From: Jony Rosenne (firstname.lastname@example.org)
Date: Fri Jun 27 2003 - 09:32:11 EDT
> -----Original Message-----
> From: email@example.com
> [mailto:firstname.lastname@example.org] On Behalf Of Philippe Verdy
> Sent: Friday, June 27, 2003 12:31 PM
> To: email@example.com
> Subject: SPAM: About combining classes
> When I just look at the history of combining classes, they
> did not exist in the first Unicode standard, and they still
> don't exist in ISO10646 as well. This was a technology
> developed by IBM and offered for free to the community to
> allow a simplified management of encoded texts, and it has
> long been informative (as well as the proposed normalization
> forms), before it was recognized it would be useful.
> However, if there are things that this added property of
> characters that may break the encoding of languages
> (including future languages that may be encoded), I think
> that this creates an opportunity to standardize the use of a
> specific character that will allow bypassing the constraints
> added by these now standard combining classes when it is needed.
> The case of Biblic Hebrew is what will occur in the future
> because combining classes have been defined to stay here for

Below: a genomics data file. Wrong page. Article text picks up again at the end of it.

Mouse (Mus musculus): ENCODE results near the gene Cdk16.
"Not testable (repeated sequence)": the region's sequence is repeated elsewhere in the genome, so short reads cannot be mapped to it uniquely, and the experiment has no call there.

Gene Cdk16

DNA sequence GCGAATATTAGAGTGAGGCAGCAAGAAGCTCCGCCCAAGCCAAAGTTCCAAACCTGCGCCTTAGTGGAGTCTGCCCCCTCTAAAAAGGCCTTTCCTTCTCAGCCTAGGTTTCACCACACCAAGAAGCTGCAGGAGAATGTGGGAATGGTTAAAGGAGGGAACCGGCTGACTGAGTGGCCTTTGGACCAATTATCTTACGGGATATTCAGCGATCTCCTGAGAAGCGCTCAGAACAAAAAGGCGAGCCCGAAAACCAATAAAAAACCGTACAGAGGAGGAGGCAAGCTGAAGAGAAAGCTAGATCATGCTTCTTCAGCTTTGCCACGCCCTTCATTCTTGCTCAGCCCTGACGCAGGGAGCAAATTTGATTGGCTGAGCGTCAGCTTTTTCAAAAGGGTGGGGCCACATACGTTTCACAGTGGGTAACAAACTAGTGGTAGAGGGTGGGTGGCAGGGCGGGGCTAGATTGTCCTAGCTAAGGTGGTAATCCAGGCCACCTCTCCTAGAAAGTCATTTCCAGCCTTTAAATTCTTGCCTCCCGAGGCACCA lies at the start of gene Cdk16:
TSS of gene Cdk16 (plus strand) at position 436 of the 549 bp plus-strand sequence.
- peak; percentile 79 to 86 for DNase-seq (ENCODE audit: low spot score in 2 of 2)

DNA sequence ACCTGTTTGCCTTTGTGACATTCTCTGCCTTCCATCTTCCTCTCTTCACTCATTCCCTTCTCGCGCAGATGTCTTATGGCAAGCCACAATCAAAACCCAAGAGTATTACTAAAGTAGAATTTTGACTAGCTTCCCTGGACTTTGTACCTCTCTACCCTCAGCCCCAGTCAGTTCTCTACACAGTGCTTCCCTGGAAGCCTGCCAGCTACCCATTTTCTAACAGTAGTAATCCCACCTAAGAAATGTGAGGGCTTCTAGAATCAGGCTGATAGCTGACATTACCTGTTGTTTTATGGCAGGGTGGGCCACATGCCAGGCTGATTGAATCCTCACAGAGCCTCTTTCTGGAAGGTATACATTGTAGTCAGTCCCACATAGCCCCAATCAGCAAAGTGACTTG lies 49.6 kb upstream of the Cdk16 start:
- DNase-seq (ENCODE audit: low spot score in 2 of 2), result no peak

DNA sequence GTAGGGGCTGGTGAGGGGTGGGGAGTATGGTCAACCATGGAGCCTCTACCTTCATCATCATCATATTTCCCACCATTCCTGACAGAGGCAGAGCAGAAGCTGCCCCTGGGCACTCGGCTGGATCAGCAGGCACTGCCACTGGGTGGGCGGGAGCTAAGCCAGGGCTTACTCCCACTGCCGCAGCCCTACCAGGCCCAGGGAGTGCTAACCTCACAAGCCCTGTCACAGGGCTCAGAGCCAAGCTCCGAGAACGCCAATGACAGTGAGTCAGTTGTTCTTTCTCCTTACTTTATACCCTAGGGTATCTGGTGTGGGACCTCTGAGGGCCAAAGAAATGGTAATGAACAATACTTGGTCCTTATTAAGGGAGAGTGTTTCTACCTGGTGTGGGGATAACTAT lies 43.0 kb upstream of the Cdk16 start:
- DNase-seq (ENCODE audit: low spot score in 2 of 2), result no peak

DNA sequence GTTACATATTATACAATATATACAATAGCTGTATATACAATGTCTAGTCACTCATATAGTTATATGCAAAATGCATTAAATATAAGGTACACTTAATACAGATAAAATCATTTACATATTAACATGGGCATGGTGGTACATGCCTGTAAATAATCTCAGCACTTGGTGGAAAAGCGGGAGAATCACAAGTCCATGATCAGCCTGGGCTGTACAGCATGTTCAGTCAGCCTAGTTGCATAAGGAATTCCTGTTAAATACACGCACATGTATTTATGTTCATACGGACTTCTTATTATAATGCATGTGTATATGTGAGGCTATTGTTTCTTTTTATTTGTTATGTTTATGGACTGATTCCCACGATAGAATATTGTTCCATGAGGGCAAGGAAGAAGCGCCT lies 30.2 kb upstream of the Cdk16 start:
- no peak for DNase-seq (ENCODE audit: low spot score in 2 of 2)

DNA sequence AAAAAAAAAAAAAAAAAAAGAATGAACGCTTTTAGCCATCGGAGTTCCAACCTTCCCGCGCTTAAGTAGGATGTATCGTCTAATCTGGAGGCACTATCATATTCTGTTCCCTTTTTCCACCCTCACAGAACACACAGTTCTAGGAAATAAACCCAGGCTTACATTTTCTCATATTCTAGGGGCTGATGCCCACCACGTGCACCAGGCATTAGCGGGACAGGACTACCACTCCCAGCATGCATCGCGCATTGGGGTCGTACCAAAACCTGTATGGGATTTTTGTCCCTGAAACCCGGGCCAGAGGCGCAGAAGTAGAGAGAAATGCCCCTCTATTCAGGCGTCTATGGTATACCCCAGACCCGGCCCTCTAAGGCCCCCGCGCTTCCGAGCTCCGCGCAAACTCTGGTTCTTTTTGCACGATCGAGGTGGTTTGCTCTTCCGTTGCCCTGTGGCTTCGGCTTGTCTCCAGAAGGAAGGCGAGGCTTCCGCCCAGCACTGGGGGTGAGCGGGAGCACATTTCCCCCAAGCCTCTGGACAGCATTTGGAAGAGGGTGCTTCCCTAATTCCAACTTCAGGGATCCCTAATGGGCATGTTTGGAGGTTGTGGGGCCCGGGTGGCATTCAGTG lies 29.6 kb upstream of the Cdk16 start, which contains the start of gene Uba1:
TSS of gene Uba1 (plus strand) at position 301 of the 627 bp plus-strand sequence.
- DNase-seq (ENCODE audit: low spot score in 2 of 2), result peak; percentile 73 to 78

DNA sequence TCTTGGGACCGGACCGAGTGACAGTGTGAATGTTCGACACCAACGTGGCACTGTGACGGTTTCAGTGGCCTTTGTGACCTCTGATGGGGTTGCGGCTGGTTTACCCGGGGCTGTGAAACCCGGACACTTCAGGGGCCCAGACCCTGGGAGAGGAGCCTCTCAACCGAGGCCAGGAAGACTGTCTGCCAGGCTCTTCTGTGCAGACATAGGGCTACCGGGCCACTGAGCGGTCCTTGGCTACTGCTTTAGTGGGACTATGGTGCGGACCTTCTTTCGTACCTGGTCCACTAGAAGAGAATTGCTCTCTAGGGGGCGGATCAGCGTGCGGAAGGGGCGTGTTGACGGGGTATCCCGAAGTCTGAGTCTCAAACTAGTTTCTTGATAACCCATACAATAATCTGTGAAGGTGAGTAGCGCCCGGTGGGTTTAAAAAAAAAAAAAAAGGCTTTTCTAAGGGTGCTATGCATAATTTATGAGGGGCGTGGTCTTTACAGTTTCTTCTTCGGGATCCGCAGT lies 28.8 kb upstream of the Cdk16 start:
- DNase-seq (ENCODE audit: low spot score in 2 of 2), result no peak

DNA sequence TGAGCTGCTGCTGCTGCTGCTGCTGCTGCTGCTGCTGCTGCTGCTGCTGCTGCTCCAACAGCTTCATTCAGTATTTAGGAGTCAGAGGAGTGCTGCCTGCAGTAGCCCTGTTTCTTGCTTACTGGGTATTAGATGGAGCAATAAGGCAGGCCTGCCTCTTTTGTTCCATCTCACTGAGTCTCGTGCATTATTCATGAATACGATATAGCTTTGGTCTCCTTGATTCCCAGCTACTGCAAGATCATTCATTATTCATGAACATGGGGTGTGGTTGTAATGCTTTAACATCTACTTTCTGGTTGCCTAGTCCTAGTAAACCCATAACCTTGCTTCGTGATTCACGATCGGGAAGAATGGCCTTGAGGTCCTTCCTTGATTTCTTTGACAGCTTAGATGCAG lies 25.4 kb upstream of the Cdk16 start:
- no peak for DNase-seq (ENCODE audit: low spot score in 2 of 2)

> a long time, as it solves many problems with modern
> languages. Of course the CGJ character works, but we'll have
> more pressure in the future to use some bypassing encoding
> features when this is really needed for any newly encoded text.
> Without this added character (CGJ for example), all future
> encoded scripts may simply abandon the idea of assigning
> non-zero combining classes, despite they would be useful in
> many cases to detect the *most common* obvious equivalences
> and simplify the unification of text with the same semantic
> and graphical rendering.
> We *must not* come back on the encoding of Hebrew.
> Traditional Hebrew is definitely a distinct language, the
> same way that for Old Greek, or Old Hungarian, or the various
> regional forms of languages written historically with many
> variants of diacritics on Latin letters.
I beg to disagree. It is the same language. The examples such as Greek are
different. Our young pupils regularly read the original biblical texts.
The problem is that in the Bible there are a number of "irregular"
combinations, such as a small number of cases of Meteg on the other side,
the Hiriq in Yerushala(y)im, etc. While I appreciate their importance for
Biblical scholars, and of course a solution must be found, it is critical
that any solution should not disrupt the regular use of Hebrew.
In the past, my suggestion that some of these are not plain text issues and
that they should be relegated to a higher level protocol was not accepted.
The current discussion causes me to bring it up once again.
I am under the impression that the existing scientific encodings of the
Bible are encode with the help of some kind of mark up, and maybe this is
how they should continue.
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